# Homework Help: Bernoulli, Poisson &amp; Normal Probability

1. Sep 12, 2007

### t_n_p

[SOLVED] Bernoulli, Poisson &amp; Normal Probability

The problem statement, all variables and given/known data

Every chocolate bar contains 100 squares, with 10% of the individual squares presenting a health hazard to people consuming them.

(a) Using the Binomial, Poisson and Normal distributions, write down formulas for
the probability that a single chocolate bar has at least 3 but no more than 7 deadly
squares.

The attempt at a solution

For the binomial part, I've just done Pr(x=3) + Pr(x=4) +.... Pr(x=7). Just wondering if that's what you would do?

I've done the same for the Poisson, using μ = 10.

I'm stuck on Normal distribution though.
I'm thinking of using
http://img294.imageshack.us/img294/5079/untitledzi8.jpg [Broken]
but I don't know σ.

Last edited by a moderator: May 3, 2017
2. Sep 12, 2007

### EnumaElish

You can look at this as a Bernoulli for each individual square with p=0.1 and q=0.9; then variance = pq for each square. That would be the first approximation. Then you need to formulate a way around the problem that squares in a given bar are mutually dependent; e.g. if you know the first 90 are safe then you know that the remaining 10 are deadly. At least that's how I interpret your question.

3. Sep 12, 2007

### t_n_p

Hmm, what do you suggest? I realise it's not as simple as the bernoulli and poisson where you can just add up the individual Pr's....

4. Sep 12, 2007

### EnumaElish

When I re-read the question I realized that the question does not imply a dependence. If there can be as few as 3 deadly squares, then knowing that 90 are safe does not tell me the remaining 10 are deadly. This makes it much easier. Under binomial, mean = np = 10 and variance = npq = 9, which you can apply to a normal distribution.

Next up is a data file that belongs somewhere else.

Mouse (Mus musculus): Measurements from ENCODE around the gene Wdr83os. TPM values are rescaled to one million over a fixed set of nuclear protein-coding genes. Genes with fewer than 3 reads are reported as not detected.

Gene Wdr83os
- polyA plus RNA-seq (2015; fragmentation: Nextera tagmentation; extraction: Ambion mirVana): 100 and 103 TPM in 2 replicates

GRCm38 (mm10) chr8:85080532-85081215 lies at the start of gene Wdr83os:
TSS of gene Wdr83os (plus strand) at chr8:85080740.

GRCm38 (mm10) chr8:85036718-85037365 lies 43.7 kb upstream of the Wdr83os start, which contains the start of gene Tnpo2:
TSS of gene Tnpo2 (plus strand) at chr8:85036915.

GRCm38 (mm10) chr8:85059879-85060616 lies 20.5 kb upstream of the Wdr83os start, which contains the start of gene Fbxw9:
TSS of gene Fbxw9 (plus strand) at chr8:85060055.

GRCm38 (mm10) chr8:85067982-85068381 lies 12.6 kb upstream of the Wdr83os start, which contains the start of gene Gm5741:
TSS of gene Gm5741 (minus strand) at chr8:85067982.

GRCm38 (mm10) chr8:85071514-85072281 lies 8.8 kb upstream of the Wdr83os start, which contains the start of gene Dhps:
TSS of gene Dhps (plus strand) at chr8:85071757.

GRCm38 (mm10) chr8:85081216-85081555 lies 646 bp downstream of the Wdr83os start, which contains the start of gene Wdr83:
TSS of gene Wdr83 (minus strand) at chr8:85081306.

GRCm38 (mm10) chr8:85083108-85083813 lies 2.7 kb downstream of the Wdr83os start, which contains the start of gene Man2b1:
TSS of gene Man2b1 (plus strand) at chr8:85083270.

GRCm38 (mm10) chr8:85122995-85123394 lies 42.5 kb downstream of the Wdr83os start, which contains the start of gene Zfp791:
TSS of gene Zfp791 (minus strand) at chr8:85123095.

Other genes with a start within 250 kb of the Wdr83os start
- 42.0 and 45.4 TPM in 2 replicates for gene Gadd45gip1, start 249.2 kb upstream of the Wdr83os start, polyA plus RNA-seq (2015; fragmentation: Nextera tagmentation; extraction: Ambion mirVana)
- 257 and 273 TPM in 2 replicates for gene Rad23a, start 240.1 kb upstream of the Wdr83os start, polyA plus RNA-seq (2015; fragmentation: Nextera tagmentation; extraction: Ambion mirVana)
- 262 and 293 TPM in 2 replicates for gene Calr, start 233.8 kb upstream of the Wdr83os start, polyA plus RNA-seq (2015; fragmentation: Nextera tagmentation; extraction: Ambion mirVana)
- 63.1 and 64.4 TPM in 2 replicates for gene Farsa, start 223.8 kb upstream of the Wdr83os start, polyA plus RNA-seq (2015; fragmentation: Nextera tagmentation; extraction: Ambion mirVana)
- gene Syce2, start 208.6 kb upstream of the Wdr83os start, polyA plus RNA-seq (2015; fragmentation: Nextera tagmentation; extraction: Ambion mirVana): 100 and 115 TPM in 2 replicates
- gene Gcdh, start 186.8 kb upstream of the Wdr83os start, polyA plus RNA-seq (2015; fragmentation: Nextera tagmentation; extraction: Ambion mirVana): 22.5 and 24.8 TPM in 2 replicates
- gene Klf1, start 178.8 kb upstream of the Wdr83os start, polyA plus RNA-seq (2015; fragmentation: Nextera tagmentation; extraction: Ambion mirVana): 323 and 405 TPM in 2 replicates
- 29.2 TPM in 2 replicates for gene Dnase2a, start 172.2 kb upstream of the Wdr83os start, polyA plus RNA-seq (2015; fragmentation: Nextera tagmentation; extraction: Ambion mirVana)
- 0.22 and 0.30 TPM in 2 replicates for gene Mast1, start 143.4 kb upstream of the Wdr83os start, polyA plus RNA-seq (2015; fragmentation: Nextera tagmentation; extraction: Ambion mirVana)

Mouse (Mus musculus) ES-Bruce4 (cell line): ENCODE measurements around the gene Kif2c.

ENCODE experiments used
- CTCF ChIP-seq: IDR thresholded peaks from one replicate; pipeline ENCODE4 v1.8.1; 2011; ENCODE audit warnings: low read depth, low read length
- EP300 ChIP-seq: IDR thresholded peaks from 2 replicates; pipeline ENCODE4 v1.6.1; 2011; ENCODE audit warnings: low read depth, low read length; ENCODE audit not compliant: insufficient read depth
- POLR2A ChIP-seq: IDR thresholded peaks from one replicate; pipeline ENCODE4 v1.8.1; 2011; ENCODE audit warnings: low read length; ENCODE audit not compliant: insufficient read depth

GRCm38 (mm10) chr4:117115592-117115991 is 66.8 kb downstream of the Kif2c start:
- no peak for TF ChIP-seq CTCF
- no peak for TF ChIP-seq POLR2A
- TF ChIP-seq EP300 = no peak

5. Sep 12, 2007

### t_n_p

Yeah so std dev is 3, mean is 10
I just slap it into the above formula? Initially I thought I should integrate from 3 to 7, but it seems as though I should be doing from 2.5 to 7.5? Does this sound correct?

6. Sep 13, 2007

### t_n_p

edit: im totally confused for normal dist now. Am I supposed to integrate at all or do I just use the formula I posted near the top? I mean to integrate that massive thing even though I know std dev and mean is out of my scope. Am I even on the right track?

Last edited: Sep 13, 2007
7. Sep 13, 2007

### HallsofIvy

The normal approximation to the binomial distribution for given p (q= 1-p) and n has mean pn and standard deviation $\sqrt{np(1-p)}$. Use those in your formula for the standard z-score, and find the probability that x is between 2.5 and 7.5. (That's the "integer correction")

8. Sep 13, 2007

### t_n_p

Can you guide me through it? I'm so damn lost.

9. Sep 13, 2007

### t_n_p

So basically...

http://img520.imageshack.us/img520/1197/untitledzi8gt4.jpg [Broken]

Last edited by a moderator: May 3, 2017
10. Sep 13, 2007

### EnumaElish

Correct; except the left hand side is FX(7.5) - FX(2.5).

11. Sep 13, 2007

### t_n_p

Thanks a bunch!